Skeptophilia (skep-to-fil-i-a) (n.) - the love of logical thought, skepticism, and thinking critically. Being an exploration of the applications of skeptical thinking to the world at large, with periodic excursions into linguistics, music, politics, cryptozoology, and why people keep seeing the face of Jesus on grilled cheese sandwiches.

Wednesday, June 11, 2014

The visitor from an alternate universe

Making its way around the internet in the last few days we have the strange story of Lerina Garcia, a Spanish woman who is making an extraordinary claim; that she has side-slipped into our world from an alternate universe, where things are similar -- but not identical -- to this one.

This story, which could come straight from a script for Star Trek: The Next Generation, would be funny if it weren't for how serious Ms. Garcia sounds about it.  Here's how her plight was described on the site All About Occult:
Lerina Garcia, a then 41-year-old woman from Spain, well-educated, came up with a rather fascinating story.  According to her, as she woke up on an unspecified day in March 2008, her eyes fell upon her bed sheets.  Strangely, they weren't the ones she remembered going to sleep to.  Neither were her pyjamas. As she decided to ignore the minute peculiarities to go to her office, the same she had been working for since 20 years, she found that the department which she called hers didn't have her name on the plate.  First she thought she had got the wrong floor, but no, everything was the same, same floor, same department, except it wasn't hers.  Then she found out she had been working in a different department altogether, for director she didn't even recognize.  Scared, she left the office on sickness grounds.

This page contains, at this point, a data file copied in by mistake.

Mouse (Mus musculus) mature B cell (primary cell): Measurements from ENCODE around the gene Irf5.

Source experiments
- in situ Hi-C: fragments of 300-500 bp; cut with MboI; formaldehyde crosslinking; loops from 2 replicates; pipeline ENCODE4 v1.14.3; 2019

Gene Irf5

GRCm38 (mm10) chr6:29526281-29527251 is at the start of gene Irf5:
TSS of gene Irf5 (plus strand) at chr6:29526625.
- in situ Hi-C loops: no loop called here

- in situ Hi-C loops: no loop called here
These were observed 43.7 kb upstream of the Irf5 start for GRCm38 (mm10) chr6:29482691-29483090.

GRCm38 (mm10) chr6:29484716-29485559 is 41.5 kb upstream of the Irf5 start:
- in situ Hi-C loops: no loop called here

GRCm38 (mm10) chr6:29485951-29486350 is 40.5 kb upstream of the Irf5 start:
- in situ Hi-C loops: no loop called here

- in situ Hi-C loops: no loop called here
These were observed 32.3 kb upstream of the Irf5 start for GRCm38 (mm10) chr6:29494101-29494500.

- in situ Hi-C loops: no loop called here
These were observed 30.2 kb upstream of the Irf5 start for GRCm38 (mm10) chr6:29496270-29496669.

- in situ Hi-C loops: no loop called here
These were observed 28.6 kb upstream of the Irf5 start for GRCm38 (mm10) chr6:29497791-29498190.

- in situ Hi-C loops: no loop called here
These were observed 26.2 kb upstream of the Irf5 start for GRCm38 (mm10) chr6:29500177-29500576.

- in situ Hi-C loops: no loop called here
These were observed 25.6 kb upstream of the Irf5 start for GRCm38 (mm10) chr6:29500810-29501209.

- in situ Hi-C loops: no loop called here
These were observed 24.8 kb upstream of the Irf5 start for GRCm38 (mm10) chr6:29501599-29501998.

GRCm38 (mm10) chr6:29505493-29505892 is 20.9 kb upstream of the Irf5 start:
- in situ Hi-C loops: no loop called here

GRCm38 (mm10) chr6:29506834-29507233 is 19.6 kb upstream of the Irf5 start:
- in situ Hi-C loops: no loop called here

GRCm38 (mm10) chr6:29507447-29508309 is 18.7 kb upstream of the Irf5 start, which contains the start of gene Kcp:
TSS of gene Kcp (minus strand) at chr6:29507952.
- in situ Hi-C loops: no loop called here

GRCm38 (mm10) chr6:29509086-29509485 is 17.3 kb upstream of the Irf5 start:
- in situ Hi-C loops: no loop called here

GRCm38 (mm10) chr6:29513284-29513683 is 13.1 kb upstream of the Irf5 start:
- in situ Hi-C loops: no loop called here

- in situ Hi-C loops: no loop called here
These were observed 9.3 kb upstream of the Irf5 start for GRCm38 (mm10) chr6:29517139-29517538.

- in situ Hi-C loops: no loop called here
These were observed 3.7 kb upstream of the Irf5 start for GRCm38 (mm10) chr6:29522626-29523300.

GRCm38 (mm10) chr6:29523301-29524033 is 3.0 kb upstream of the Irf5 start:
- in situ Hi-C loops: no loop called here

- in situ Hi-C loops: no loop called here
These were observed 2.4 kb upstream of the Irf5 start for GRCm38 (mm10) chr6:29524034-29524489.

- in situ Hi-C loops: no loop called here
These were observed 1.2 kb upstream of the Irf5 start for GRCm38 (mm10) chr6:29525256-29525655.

Understandably.  But the strangeness didn't end there.  In Garcia's own words (translated, obviously, into English; this is verbatim from the site, and I'm aware that some of it seems a little oddly-phrased):
6 months ago I’m not with my partner of 7 years, we left and started a relationship with a guy in my neighborhood.  I know him well, I’ve been 4 months with him and know his name, address, where he works as a child you have and where he is studying. Well, now there is this guy.  It seems that existed before my ‘jump’ but now no trace, I hired a detective to look for it and there in this ‘flat’. 
I went to a psychiatrist and attribute it to stress, believed to be hallucinations, but I know not.  My ex-boyfriend is with me as usual, I’ve never left it seems, and Augustine (my boyfriend now) seems to never have existed here, it lives in the apartment where he lived nor find his son. I swear it’s real, I am very sane.
First of all, I can't imagine living through this.  The terror must be extreme.  From the report, it sounds like Ms. Garcia is entirely sincere (i.e., not a hoaxer), although it certainly can be hard to make that judgment simply from an article.  But going on the assumption that she isn't lying outright, what are our options for an explanation?

Well, it hardly needs saying that I'm not buying that she's a visitor from an alternate universe.  The ad hoc assumptions that would be necessary for us to believe that are simply too numerous.  So I think we can safely cancel the Red Alert Status, and send Geordi LaForge et al. back to their stations.

[image courtesy of artist Christian Schirm and the Wikimedia Commons]

What I think is most likely here is that Ms. Garcia is a victim of something akin to the Capgras delusion, about which I have written before (read my original post here).  While this isn't classic Capgras -- the most common manifestation of which is a sudden conviction that everyone has been replaced by perfect duplicates -- the similarities are apparent.  And she certainly has what is the most striking thing about Capgras and other delusional disorders, which is that while the sufferer is exhibiting symptoms of serious impairment, at the same time (s)he is absolutely convinced that (s)he is entirely sane.